Half of young Singaporeans find homosexuality acceptable

Today newspaper
18 January 2007

Teens on marriage, homosexuality and pre-marital sex

by Lin YanQin

They’re not particularly interested in politics, are divided right down the middle about premarital sex, and at least half feel that life is not complete without marriage and children.

About 800 young people, aged between 15 and 19, gave their views on various aspects of life in a study conducted over two months by students from Singapore Polytechnic (SP). And most of the results hardly came as a surprise to the students who carried out the survey.

Miss Tok Xiuzhi, for example, did not blink at the fact that only 29 per cent of the youths surveyed expressed interest in politics. “We’re at an age where education is our priority,” she said, adding that attitudes could change when more of those surveyed reached voting age. “Maybe it’s not a matter for concern now because we live in a stable society.”

Half of the young people surveyed found homosexuality acceptable.

On premarital sex, opinions were split firmly down the middle, with 45 per cent of the respondents disapproving of premarital sex and 46 per cent finding it acceptable. Those aged 20 to 29 were significantly more open to the idea, compared to younger ones aged 15 to 19.

Lecturer Kwa Lay Ping, who oversaw the survey, noted that the youths in Singapore appeared open-minded towards alternative lifestyles. “They’re more liberal in their outlook and more accepting of alternative lifestyles, such as homosexuality, and sex before marriage,” she said.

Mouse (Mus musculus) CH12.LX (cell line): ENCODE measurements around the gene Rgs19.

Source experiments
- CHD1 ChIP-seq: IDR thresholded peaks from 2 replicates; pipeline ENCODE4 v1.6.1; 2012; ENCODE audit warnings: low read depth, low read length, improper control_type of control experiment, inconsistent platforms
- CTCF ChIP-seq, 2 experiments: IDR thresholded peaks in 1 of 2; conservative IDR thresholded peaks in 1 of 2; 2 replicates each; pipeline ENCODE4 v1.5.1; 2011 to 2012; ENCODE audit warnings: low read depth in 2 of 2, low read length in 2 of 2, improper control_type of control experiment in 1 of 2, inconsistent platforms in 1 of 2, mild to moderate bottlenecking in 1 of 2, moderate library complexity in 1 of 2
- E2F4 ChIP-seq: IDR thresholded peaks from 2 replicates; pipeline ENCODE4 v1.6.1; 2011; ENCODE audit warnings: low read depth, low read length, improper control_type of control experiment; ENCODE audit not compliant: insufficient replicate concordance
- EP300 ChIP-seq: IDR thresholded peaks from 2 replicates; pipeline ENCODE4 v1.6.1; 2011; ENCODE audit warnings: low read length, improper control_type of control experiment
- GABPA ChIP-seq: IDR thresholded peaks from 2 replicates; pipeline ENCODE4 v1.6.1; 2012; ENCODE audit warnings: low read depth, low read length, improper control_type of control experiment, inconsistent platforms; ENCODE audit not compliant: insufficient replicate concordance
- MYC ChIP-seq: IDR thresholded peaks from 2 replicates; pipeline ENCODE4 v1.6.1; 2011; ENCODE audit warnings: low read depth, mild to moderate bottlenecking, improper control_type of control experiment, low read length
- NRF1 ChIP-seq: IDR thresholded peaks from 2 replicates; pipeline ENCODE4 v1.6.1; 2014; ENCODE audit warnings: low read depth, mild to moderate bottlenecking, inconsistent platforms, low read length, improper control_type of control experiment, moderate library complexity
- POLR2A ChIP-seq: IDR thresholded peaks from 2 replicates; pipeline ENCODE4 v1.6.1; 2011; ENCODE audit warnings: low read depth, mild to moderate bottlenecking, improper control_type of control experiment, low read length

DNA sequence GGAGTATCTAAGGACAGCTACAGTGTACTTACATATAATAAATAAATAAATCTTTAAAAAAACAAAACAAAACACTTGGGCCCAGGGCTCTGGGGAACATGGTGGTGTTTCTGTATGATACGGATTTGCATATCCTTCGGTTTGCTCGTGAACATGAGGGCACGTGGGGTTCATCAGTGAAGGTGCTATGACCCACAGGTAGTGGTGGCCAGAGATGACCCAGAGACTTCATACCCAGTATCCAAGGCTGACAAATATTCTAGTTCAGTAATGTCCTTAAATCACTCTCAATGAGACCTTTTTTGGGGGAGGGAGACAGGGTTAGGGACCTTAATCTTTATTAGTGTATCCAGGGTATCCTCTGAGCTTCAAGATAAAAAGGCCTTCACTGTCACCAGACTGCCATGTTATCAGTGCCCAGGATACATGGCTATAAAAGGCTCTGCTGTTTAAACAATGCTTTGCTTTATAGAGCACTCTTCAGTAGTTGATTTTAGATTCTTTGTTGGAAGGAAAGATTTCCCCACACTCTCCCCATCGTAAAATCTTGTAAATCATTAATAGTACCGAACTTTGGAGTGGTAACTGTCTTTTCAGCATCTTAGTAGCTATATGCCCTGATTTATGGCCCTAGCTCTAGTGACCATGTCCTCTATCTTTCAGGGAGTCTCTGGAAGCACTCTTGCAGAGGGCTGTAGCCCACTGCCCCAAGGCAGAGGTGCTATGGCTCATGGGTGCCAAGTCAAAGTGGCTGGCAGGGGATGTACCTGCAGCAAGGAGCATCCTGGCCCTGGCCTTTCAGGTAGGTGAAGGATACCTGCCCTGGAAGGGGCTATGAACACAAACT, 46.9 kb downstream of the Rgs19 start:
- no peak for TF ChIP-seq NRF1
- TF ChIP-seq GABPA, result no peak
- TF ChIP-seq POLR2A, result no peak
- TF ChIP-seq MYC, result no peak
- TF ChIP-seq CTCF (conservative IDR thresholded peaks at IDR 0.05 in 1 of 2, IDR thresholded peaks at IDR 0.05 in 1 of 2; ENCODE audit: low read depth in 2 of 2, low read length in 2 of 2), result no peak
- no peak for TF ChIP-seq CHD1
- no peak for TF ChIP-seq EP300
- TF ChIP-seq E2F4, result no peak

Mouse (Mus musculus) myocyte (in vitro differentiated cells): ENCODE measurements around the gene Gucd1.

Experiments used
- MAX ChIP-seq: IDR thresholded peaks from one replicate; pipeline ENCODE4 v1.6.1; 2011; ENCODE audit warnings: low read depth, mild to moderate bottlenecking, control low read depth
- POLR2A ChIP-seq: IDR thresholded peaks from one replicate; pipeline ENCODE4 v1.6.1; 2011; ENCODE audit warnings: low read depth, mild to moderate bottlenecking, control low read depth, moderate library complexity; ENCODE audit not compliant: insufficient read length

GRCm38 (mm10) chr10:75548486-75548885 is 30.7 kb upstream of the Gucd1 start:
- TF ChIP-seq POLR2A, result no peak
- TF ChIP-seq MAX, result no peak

A comparison was made with a survey by the Ministry of Community Development, Youth and Sports in 2001, where 71 per cent of the young people surveyed found homosexuality unacceptable. In contrast, the SP survey revealed that 42 per cent found homosexuality unacceptable.

“As they go on the Internet, they’re a lot more exposed to more liberal programmes about alternative lifestyles, than youths were in the days before the Internet,” said Ms Kwa.

Still, some traditional social norms remain, with more than half the youths agreeing that marriage and children were essential to a complete life, and 32 per cent disagreeing – which caught the attention of the students. “It surprised me … because (I thought) the birth rate is decreasing and fewer people want to marry,” said Ms Tok.

SP School of Business director Mr V Maheantharan felt that such surveys could be effective baselines for future projects, and useful information for marketers who are looking at consumer behaviour.

“We can return to it a few years later to see if any change (in attitudes) has taken place,” he said.

For instance, youths’ concern about the legality of downloads from the Internet have remained unchanged since the SP study on Internet use in 2004. “That’s still an issue,” said Mr V Maheantharan.

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